Opinion

Ben Walsh

from Counterparties:

Sanctions mean business

Ben Walsh
Jun 4, 2014 21:26 UTC

BNP Paribas may soon find out the cost of allegedly violating US sanctions: about $10 billion. The US Justice Department is reportedly close to levying the biggest fine ever paid by a single bank against the French financial institution for doing business with countries like Sudan and Iran. The size of the punishment would far outstrip Credit Suisse’s $2.5 billion fine for helping Americans evade taxes. Like Credit Suisse, BNP is expected to plead guilty to criminal charges.

DealBook’s Jessica Silver Greenberg and Ben Protess report that several months ago BNP “thought it had a secret weapon to avoid that fate altogether”: a memo drafted in 2004 by outside counsel. Based on the memo, BNP executed transactions for Sudan, but attempted to exclude any US-based employees from the work. After reviewing the memo, however, US prosecutors determined that it did not cover the charges the bank faced: that it has processed transactions on behalf of Iran and Sudan through its US operations.

The French government’s reaction to the negotiations between BNP and US law enforcement has been rather fluid. Just two days ago, French officials were wary of politicizing the fine, at least publicly. Privately, however, the bank had been enlisting the support of French government officials for some time. Yesterday, that tactic seemed to shift into the media, with French foreign minister calling the potential fine “unfair and unilateral”. And today, the French finance minister called the penalty “inequitable”. French president Francois Hollande now plans to talk to President Obama about the “disproportionate” nature of the fine directly at a dinner commemorating D-Day on Friday. That’s not exactly, Bess Levin notes, a low-key way of raising the issue.

The French government’s response is not just awkward because BNP is France’s largest bank by market cap. Dealbreaker’s Jon Shazar writes that “France has spent most the post-crisis period pushing to hold banks accountable. But the Americans holding a French bank accountable? That’s where they draw the line”.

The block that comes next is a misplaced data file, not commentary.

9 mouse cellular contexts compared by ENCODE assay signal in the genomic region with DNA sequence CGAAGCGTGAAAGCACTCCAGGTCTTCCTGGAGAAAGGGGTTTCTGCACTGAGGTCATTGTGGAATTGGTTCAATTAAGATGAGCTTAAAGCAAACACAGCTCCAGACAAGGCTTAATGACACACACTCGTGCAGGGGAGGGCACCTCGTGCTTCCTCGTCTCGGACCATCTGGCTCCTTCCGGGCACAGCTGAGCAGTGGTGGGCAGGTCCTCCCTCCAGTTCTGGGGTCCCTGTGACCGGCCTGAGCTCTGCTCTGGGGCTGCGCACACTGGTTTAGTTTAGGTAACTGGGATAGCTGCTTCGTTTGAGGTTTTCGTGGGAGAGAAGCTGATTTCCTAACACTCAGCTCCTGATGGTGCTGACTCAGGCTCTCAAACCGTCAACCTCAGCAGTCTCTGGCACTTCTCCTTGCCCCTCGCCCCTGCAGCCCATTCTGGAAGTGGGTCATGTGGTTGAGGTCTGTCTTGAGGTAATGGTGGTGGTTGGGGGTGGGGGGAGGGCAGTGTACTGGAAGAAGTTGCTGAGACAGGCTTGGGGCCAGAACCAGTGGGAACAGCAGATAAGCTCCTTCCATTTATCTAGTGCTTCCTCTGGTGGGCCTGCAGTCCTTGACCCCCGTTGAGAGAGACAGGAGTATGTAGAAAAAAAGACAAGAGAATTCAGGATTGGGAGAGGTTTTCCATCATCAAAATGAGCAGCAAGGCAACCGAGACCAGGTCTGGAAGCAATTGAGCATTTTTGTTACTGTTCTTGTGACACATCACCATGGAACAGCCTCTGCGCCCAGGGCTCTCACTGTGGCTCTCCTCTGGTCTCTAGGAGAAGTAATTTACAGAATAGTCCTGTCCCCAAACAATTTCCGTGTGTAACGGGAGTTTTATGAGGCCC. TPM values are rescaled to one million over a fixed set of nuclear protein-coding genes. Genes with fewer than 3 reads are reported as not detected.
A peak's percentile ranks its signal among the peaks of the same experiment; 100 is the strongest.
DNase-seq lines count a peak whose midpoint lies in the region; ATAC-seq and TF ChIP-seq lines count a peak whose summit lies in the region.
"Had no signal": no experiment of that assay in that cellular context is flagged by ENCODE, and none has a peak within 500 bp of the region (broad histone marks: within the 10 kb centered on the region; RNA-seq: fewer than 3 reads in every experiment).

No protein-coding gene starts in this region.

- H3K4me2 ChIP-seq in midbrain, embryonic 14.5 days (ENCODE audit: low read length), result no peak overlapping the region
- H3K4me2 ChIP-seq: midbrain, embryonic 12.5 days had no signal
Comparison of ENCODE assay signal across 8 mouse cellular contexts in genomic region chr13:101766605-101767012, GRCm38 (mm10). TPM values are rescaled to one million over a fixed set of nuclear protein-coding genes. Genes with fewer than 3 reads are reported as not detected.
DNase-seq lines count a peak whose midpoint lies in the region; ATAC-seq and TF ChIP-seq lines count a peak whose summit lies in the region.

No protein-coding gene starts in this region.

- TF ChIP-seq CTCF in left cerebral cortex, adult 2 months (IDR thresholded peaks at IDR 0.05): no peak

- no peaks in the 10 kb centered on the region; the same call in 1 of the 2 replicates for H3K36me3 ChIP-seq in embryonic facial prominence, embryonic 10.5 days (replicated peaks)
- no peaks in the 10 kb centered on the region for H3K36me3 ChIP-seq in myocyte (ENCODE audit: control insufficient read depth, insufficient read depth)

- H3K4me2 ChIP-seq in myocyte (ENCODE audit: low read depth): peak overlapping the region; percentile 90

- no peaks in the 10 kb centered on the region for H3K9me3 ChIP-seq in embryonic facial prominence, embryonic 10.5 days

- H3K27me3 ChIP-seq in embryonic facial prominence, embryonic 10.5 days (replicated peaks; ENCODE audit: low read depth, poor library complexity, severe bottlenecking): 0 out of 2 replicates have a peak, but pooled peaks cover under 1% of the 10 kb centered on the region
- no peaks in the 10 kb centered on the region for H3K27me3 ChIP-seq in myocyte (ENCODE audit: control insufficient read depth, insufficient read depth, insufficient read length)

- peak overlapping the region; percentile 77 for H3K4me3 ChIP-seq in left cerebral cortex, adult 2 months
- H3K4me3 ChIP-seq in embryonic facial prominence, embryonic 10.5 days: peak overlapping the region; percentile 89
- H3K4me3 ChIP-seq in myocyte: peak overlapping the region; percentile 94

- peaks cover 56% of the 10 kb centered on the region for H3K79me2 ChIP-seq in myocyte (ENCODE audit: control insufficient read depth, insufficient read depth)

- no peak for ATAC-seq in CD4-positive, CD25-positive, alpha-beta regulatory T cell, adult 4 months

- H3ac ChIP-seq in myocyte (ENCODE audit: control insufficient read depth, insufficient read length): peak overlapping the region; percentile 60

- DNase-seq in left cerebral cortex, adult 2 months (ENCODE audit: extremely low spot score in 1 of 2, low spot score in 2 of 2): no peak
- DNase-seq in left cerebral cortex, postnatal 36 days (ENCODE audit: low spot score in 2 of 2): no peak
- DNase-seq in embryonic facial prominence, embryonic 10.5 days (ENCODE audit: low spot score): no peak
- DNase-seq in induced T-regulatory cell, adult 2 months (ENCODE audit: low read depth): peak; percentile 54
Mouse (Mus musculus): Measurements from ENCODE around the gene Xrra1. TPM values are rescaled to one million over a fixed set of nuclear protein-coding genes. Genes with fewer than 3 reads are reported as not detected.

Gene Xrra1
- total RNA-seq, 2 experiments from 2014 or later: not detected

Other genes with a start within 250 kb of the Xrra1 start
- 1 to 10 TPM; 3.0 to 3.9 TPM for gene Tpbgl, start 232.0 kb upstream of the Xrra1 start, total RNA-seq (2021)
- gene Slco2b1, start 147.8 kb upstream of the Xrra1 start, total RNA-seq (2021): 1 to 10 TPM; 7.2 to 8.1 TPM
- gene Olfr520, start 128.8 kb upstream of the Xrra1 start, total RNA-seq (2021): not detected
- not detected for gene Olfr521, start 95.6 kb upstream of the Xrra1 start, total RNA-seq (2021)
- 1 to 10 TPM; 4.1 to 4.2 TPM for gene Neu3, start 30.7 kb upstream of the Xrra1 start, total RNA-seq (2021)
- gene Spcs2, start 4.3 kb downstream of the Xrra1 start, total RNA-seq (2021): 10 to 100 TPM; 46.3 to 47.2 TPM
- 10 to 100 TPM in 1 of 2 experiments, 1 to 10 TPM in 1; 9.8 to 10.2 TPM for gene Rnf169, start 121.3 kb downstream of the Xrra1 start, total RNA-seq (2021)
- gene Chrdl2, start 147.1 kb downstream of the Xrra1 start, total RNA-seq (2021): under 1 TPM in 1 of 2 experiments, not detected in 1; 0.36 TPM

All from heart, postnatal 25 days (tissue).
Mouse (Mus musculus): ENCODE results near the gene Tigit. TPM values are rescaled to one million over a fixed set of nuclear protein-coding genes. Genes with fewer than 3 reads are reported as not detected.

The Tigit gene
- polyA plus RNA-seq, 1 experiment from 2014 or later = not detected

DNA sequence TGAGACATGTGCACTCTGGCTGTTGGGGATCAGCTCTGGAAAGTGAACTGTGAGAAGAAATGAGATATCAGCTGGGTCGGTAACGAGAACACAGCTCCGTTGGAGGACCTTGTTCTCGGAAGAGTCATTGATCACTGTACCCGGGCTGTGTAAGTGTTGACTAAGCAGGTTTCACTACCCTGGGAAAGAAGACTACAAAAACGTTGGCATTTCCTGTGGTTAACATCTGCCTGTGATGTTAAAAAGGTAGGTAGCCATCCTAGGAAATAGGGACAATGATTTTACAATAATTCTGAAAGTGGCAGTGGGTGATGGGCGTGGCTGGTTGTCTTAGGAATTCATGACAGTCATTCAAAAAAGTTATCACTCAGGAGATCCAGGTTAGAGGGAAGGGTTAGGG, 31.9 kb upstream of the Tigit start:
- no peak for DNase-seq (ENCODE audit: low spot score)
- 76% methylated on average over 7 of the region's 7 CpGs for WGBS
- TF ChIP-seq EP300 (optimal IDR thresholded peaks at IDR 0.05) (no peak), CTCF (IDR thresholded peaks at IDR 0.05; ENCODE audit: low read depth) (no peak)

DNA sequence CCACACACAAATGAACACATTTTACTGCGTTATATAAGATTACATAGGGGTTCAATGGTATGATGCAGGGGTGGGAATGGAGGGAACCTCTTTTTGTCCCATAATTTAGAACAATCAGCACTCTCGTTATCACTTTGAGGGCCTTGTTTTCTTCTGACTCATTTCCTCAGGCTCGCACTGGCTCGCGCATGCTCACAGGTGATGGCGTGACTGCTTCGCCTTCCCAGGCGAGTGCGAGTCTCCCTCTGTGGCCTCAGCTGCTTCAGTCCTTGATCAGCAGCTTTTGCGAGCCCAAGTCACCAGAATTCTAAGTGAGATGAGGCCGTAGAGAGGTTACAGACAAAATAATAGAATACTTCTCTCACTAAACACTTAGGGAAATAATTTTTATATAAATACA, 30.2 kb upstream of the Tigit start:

Beyond a multi-billion dollar fine, US prosecutors appear to be after another form of punishment. They want to strip BNP of its authorization to transfer dollars in and out of the US, which is called “dollar clearing” and is an essential service for any global bank.Matt Levine thinks US prosecutors’ focus on dollar clearing is a way of ratcheting up the penalties of criminal charges against financial institutions. “After BNP Paribas, no one will really want to be the third big bank to plead guilty to crimes”. That may or may not be the outcome the Justice Department is looking for. — Ben Walsh

from Counterparties:

FIFA’s fouls

Ben Walsh
Jun 2, 2014 21:59 UTC

Soccer’s international governing body had a really bad weekend. Twelve days before FIFA kicks off the world’s largest sporting event in Brazil, the New York Timespublished details of alleged match fixing in the run up to the last World Cup in South Africa. Then the Sunday Times (paywall: see the Guardian) released the latest and most damningly detailed report of corruption in Qatar’s successful bid to host the 2022 World Cup.

The match-fixing report mixes seemingly amatuer criminal techniques with sophistication and global reach emanating from a Singaporean front company. FIFA’s report investigated a total of 15 games, and the report is remarkably blunt in its conclusion: “Were the listed matches fixed? On the balance of probabilities, yes!” For example, the day of a match between South Africa and Guatemala ahead of the 2010 World Cup, a referee for the game deposited $100,000 in $100 bills in a bank in South Africa. According to the NYT’s Declan Hill and Jere Longman, the referee put in a questionable performance: “Even to the casual fan, his calls were suspicious — he called two penalties for hand balls even though the ball went nowhere near the players’ hands”.

The NYT’s report comes on the back of several high-profile reports of match fixing.Earlier this year, a match fixer claimed his financial backing enabled Nigeria and Honduras to qualify for the last World Cup. In 2013, Europol detailed its suspicions regarding more than 380 club matches. Among those were games in the Champions League, the highest level of European club competition.

  •